Sometimes you hear about a “trend” – in business, or consumer behaviour – and it seems like this abstract idea some academic in a sun-less office has dreamt up, a useless musing on life that is neither practical nor relevant to your business. But knowing what trends are happening out there can actually have an impact on your business – ignore a trend and you may miss a new revenue stream or new bunch of customers; embrace it and react in the right way and you may endear yourself to a new market or just reinforce to your clients why they like dealing with you.
I found a great tool this week on trendwatching.com – it helps you discern what the trend is, why it’s happening, what it means for your clients, and what it means for you. Basically, it’s a great help for getting your head around a trend and defining how it could work for your business.
First of all, you need to understand the trend. Figure out what deep consumer needs and desires the trend addresses: does it impact their status? Entertainment? Identity? Creativity? Social interaction? Self-improvement? Relevance? Then figure out the drivers of this change – why has the trend emerged; what’s changing? What shifts (long-term changes) or triggers (short-term) have made it happen? Think political, legal, environmental, social.
Now, get your head around what consumer expectations are emerging as a result of this change. What new needs, wants and expectations do consumers have? Look for the expectation gap in your industry and fill it. For example, Trendwatching point out shift away from strict formality which has led to people embracing more personal and irreverent brands rather than faceless, funless corporations. How do you speak to your consumers – formally or friendly? Trendwatching points out that consumers don’t think in silos, so don’t think that because your industry traditionally doesn’t do it that way doesn’t mean you shouldn’t – take the risk and consumers will respond enthusiastically. So, for example, banks used to be the epitome of that straight-laced, faceless corporate we were talking about before. Then they become a little more approachable: we met ASB’s Goldstein and Kiwibank introduced irreverence and quirk to their marketing with Sam Neill and a little green smart car – and consumers responded.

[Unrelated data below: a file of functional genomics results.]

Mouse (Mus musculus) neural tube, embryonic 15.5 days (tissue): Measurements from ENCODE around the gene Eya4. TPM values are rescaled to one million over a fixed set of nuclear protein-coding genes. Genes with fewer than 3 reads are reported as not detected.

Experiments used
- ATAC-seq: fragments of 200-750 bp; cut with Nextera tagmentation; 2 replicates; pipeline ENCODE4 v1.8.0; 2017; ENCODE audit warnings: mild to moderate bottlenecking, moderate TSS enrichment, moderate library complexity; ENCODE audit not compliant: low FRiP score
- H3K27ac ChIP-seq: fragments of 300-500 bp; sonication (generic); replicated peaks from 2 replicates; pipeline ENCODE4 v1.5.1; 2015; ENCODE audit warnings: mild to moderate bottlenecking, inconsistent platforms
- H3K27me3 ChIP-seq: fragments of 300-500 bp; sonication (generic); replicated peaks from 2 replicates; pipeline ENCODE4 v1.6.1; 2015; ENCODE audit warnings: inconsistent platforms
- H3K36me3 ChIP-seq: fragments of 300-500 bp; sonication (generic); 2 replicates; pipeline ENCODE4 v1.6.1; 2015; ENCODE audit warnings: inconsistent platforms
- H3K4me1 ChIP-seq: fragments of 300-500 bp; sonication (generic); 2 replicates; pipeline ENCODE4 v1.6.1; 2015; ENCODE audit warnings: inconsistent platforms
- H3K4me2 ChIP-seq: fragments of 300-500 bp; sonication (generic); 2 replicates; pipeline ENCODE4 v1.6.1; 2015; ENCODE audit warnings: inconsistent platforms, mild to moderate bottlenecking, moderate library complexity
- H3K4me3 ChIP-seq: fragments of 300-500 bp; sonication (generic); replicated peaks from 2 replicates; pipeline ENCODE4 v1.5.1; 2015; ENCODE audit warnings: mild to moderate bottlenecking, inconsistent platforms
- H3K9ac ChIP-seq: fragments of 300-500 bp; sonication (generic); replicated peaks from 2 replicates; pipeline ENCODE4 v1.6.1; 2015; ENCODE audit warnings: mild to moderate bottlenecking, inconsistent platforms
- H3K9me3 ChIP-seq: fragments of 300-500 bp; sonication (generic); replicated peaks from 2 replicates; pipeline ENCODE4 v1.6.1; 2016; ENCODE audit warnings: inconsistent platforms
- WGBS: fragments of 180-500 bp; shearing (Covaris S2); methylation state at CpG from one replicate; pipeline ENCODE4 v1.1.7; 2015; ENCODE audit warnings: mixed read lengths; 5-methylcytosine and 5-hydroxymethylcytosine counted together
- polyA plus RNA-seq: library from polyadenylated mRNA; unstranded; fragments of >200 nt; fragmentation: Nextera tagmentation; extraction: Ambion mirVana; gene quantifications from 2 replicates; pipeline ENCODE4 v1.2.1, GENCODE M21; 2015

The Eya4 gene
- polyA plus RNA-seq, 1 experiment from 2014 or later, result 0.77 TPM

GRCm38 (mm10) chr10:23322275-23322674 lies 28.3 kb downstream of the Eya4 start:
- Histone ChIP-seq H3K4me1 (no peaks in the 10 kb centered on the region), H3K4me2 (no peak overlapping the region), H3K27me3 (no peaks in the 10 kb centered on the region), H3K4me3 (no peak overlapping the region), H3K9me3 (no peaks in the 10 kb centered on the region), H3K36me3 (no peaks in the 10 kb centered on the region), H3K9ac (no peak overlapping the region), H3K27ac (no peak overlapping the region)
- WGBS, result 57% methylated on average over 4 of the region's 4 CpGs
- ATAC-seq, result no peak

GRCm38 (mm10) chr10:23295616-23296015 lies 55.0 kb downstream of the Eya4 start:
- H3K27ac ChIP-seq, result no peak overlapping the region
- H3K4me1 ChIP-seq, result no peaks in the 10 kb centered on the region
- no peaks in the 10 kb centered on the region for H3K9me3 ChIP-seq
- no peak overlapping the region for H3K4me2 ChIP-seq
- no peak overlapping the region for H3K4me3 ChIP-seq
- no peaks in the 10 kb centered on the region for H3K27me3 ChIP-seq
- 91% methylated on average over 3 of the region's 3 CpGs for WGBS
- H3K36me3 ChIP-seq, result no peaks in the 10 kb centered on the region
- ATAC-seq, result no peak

Then look for inspiration – how are other businesses applying this trend? Look for real-world examples, like the banks we just mentioned. Look close to home, look overseas. Keep a wide perspective, checking out companies of all scopes and styles. See how they’ve adapted and then see if you can appropriate those changes to work in your business.
Now it’s time to apply the trend. Identify what opportunities this trend has for your business. Innovation-wise, how could you make it work for you? Could you launch a whole new business venture or brand? Adapt a current product or service? Incorporate it into a new campaign, to show your customers that you ‘get it’? Discern which customer groups you could apply it to and what you’d have to change to do so then, finally, brainstorm some innovations and put them into play! If nothing else, reviewing what trends are happening gives you a reason to think laterally about your business and to take a step back and think, ‘What if…’
We do this process with our business coaching clients and it works real well! To print off Trendwatching’s awesome planner that takes you through this process step-by-step, head here (sorry for the long URL!): http://www.trendwatching.com/trends/pdf/2013-10%20CONSUMER%20TREND%20CANVAS.pdf?utm_medium=email&utm_campaign=CONSUMER+TREND+CANVAS+en+New+Zealand&utm_content=CONSUMER+TREND+CANVAS+en+New+Zealand+Version+A+CID_9107f235e4e876a1f3eee47eb0942796&utm_source=Campaign%20Monitor&utm_term=download%20the%20pdf
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